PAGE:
Should cannabis be legalised and what’s the law?
Posted on 22nd June 2018
Medicinal and recreational cannabis WILL eventually be fully legalised in the UK. But between now and then, lives will be lost, people will be criminalised and the confusion will continue.
An urgent review of the law is required immediately.
The time has come for the all-encompassing ‘Cannabis Act 2018 (CA 18).’
What is Cannabis?
Unlike cocaine, heroin, alcohol and MDMA, Cannabis is not a man-made product. It’s a plant.
In fact, Cannabis has, for centuries, been used either recreationally, as medicine or in religious/spiritual ceremonies.
The two main cannabinoids (chemical compounds) from the cannabis plant are:
- THC (Tetrahydrocannabinol) The psychoactive compound (what gets people ‘high’)
- CBD (Cannabidiol). Unlike THC this is a cannabinoid that does not make people high and can in fact control or moderate the ‘high’ caused by the THC.
Recreational cannabis is cannabis that is used without medical justification. Typically it has a higher THC content, providing users with a ‘high’.
Medical cannabis is a form of cannabis used to relieve the symptoms of a medical condition such as multiple sclerosis or epilepsy.
What does the law current say about the use of cannabis?
There is no one sole piece of legislation that encompasses the various uses of cannabis. Instead, the current law on cannabis is governed by the following:
- Misuse of Drugs Act 1971 (MDA 1971)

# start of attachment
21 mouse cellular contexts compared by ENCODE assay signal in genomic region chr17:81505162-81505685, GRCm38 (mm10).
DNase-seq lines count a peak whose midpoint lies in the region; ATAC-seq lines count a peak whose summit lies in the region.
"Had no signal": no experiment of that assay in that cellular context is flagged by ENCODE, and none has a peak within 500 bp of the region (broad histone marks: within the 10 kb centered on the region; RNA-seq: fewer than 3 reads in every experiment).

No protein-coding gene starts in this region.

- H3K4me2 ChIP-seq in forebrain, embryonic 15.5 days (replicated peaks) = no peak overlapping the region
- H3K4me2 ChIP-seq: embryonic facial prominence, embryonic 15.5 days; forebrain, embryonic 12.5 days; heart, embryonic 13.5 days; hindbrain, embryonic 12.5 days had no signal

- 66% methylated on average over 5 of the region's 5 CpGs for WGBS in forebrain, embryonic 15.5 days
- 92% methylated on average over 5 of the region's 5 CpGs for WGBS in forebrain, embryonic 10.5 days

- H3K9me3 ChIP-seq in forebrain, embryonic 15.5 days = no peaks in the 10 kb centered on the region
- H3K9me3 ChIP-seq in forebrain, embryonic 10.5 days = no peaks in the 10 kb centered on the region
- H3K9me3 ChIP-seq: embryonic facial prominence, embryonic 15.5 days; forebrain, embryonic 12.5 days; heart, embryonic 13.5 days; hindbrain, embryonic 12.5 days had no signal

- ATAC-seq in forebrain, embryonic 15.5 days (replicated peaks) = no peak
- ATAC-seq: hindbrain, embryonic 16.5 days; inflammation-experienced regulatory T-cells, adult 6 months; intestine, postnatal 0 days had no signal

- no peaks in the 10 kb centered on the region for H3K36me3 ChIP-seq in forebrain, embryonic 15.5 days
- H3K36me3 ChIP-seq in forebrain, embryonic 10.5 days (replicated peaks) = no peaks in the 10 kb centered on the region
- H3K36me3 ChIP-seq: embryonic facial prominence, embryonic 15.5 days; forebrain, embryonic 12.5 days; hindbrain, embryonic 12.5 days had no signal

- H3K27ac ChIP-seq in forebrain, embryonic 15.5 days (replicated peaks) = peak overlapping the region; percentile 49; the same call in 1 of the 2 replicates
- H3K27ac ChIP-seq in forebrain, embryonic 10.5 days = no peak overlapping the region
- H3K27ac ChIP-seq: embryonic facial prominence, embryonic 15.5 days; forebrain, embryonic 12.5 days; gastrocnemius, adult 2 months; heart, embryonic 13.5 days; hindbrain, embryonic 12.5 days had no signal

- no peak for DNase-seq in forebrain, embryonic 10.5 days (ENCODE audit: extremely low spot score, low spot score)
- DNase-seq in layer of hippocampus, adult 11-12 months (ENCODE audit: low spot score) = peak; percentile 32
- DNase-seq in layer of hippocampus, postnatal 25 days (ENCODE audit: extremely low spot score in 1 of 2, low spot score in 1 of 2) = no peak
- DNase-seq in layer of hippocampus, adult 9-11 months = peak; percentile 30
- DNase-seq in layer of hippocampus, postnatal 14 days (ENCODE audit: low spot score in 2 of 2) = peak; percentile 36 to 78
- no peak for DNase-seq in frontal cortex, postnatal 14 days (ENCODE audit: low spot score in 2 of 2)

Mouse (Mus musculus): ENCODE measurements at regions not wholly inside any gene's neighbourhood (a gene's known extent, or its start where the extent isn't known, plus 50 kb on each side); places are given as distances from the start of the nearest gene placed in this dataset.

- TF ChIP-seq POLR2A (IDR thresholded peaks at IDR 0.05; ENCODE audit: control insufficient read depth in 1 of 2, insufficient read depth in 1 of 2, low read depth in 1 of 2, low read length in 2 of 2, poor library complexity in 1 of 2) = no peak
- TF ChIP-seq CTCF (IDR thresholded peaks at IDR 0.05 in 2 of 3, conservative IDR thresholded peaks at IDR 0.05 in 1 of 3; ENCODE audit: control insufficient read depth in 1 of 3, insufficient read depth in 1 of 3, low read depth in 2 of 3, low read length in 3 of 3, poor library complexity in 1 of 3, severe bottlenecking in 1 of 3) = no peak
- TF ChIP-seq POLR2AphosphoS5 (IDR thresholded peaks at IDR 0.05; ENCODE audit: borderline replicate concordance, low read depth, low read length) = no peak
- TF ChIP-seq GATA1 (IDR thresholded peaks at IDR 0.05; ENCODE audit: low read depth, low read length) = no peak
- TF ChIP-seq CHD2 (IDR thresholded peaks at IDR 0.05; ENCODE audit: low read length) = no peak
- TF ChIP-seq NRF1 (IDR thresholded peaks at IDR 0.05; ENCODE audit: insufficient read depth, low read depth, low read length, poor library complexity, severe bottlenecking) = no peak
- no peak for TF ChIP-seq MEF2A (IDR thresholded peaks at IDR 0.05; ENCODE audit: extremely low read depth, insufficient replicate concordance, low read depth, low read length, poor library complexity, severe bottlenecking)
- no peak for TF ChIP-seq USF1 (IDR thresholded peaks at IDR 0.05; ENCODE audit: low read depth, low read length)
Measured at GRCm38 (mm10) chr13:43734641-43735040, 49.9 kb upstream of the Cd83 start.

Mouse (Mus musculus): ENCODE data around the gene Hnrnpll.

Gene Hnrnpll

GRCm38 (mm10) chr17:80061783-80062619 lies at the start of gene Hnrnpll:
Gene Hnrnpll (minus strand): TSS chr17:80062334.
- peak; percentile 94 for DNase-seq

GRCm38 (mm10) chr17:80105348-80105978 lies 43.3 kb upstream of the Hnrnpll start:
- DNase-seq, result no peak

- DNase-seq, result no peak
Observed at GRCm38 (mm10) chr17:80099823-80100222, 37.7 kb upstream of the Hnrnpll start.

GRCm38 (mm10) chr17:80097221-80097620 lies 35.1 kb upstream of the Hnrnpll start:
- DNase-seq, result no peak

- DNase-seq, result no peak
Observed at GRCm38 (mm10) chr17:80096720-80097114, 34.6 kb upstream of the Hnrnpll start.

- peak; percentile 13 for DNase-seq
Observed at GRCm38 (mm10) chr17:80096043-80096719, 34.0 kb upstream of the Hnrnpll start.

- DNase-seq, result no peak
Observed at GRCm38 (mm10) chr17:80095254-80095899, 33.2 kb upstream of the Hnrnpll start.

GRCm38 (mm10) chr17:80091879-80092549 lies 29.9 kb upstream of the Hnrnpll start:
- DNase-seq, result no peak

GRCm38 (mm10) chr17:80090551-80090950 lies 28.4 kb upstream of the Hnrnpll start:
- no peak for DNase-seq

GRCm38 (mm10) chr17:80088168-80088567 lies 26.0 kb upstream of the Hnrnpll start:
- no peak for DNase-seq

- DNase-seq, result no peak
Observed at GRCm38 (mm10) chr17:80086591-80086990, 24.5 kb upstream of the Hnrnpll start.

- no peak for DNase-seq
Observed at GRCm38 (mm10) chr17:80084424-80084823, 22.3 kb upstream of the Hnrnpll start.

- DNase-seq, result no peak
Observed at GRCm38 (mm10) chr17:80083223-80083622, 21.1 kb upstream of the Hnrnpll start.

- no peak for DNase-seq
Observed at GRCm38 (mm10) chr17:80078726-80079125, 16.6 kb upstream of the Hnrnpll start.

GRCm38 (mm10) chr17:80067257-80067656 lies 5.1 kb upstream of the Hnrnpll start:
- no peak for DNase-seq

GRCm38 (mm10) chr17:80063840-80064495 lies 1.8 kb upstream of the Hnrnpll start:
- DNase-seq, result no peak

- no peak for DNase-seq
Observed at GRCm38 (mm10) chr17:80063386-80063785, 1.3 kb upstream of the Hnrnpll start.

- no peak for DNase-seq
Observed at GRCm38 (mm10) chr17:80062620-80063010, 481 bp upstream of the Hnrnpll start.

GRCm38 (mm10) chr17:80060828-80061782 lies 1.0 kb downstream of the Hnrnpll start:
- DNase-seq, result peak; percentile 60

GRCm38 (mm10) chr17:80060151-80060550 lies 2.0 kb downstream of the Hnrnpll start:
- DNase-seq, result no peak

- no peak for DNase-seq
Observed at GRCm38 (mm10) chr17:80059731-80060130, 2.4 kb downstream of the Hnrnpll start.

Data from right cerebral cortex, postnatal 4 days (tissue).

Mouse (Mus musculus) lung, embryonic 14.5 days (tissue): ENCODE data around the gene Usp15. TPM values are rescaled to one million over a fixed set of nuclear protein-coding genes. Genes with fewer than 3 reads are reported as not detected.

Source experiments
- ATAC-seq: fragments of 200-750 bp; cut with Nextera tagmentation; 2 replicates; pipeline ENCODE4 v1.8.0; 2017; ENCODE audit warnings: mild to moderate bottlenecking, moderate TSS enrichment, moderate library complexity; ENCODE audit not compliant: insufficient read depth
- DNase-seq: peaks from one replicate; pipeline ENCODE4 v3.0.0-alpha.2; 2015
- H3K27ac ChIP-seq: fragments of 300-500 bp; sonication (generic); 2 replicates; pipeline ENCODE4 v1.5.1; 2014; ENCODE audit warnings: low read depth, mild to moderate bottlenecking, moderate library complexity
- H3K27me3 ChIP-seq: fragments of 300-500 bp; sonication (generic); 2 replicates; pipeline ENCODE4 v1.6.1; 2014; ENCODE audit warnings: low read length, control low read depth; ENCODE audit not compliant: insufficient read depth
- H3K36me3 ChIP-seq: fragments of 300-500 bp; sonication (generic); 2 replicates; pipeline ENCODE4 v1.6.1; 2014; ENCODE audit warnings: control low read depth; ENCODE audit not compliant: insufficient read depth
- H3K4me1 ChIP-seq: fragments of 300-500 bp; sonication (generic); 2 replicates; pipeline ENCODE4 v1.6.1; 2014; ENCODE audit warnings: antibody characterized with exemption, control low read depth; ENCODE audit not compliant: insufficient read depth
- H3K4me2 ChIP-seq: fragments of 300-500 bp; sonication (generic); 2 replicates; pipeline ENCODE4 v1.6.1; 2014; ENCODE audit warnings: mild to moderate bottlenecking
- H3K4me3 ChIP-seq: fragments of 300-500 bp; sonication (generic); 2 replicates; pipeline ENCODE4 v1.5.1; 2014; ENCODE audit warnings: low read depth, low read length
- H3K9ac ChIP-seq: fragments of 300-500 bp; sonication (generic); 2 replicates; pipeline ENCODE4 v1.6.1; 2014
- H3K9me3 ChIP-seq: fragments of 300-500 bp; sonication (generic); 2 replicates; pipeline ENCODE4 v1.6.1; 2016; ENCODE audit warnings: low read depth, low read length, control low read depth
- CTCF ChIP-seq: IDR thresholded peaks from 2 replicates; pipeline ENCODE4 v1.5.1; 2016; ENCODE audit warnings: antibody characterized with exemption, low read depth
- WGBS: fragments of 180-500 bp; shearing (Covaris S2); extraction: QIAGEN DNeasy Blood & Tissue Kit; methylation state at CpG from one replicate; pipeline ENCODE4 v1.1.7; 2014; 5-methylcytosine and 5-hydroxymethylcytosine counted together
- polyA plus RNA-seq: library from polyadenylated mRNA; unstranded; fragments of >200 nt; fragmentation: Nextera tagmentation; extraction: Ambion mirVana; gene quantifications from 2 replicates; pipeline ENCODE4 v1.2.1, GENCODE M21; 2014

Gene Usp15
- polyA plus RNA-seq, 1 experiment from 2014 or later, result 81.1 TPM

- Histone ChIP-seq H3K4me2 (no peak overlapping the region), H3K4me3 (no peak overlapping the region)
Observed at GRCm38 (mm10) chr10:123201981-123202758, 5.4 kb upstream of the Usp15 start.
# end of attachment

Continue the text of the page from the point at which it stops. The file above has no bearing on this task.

- Medicines and Healthcare Products Regulatory Agency (MHRA)
- Legalisation of Cannabis (Medicinal Purposes) Bill
Misuse of Drugs Act 1971 (MDA 1971)
Cannabis is illegal to possess, grow, distribute or sell in the UK. Cannabis is classed as a Class B drug.
MDA 1971 divides drugs into three classes as follows:
- Class A – includes cocaine and crack, ecstasy, heroin and LSD
- Class B – includes amphetamine, codeine, ketamine, methedrone and cannabis
- Class C – includes anabolic steroids, GBL and GHD and khat
Offences under MDA 1971 include:
- Possession/possession with intent to supply;
- Supply (including being concerned in and conspiracy to supply, aggravated supply and offer to supply);
- Production; and
- Cultivation of a cannabis plant.
The likely sentence for offences involving cannabis depend on the type of offence and can range from a cannabis warning to 14 years imprisonment and/or a fine.
Medicines and Healthcare Products Regulatory Agency (MHRA)
The MHRA currently governs cannabis oil. Products containing Cannabidiol (CBD), under this separate act, stipulate that there is a requirement to meet the appropriate standards of safety, efficacy and quality.
Legalisation of Cannabis (Medicinal Purposes) Bill
This bill is expected to have its second reading on the 6th July 2018. The bill was introduced to Parliament on the 10th October 2017. This bill aims to:
“Allow the production, supply, possession and use of cannabis and cannabis resin for medicinal purposes; and for connected purposes.”
Why is the use of cannabis and the law a hot topic?
The topic has recently come in the spotlight after the case of Billy Caldwell. Billy hit the headlines when Home Secretary Sajid allowed him to access medicinal cannabis oil following his hospitalisation after experiencing multiple seizures.